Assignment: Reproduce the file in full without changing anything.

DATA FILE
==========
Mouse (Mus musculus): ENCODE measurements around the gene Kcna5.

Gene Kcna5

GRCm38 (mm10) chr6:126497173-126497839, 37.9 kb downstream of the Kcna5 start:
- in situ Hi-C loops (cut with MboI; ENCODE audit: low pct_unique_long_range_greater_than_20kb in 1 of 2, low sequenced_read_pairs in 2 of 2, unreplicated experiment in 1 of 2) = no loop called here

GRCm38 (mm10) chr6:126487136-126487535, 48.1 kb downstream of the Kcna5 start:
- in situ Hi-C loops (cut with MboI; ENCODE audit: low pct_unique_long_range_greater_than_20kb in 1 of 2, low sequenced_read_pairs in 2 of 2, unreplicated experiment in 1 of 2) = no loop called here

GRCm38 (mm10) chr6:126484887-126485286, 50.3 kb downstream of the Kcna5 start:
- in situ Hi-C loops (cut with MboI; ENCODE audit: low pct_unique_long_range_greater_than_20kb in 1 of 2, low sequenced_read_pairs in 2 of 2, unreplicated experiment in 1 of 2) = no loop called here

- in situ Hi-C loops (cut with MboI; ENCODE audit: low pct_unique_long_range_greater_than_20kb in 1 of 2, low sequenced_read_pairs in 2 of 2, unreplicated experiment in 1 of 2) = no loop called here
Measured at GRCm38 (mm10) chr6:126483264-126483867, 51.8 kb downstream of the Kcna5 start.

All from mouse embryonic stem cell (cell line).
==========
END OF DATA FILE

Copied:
Mouse (Mus musculus): ENCODE measurements around the gene Kcna5.

Gene Kcna5

GRCm38 (mm10) chr6:126497173-126497839, 37.9 kb downstream of the Kcna5 start:
- in situ Hi-C loops (cut with MboI; ENCODE audit: low pct_unique_long_range_greater_than_20kb in 1 of 2, low sequenced_read_pairs in 2 of 2, unreplicated experiment in 1 of 2) = no loop called here

GRCm38 (mm10) chr6:126487136-126487535, 48.1 kb downstream of the Kcna5 start:
- in situ Hi-C loops (cut with MboI; ENCODE audit: low pct_unique_long_range_greater_than_20kb in 1 of 2, low sequenced_read_pairs in 2 of 2, unreplicated experiment in 1 of 2) = no loop called here

GRCm38 (mm10) chr6:126484887-126485286, 50.3 kb downstream of the Kcna5 start:
- in situ Hi-C loops (cut with MboI; ENCODE audit: low pct_unique_long_range_greater_than_20kb in 1 of 2, low sequenced_read_pairs in 2 of 2, unreplicated experiment in 1 of 2) = no loop called here

- in situ Hi-C loops (cut with MboI; ENCODE audit: low pct_unique_long_range_greater_than_20kb in 1 of 2, low sequenced_read_pairs in 2 of 2, unreplicated experiment in 1 of 2) = no loop called here
Measured at GRCm38 (mm10) chr6:126483264-126483867, 51.8 kb downstream of the Kcna5 start.

All from mouse embryonic stem cell (cell line).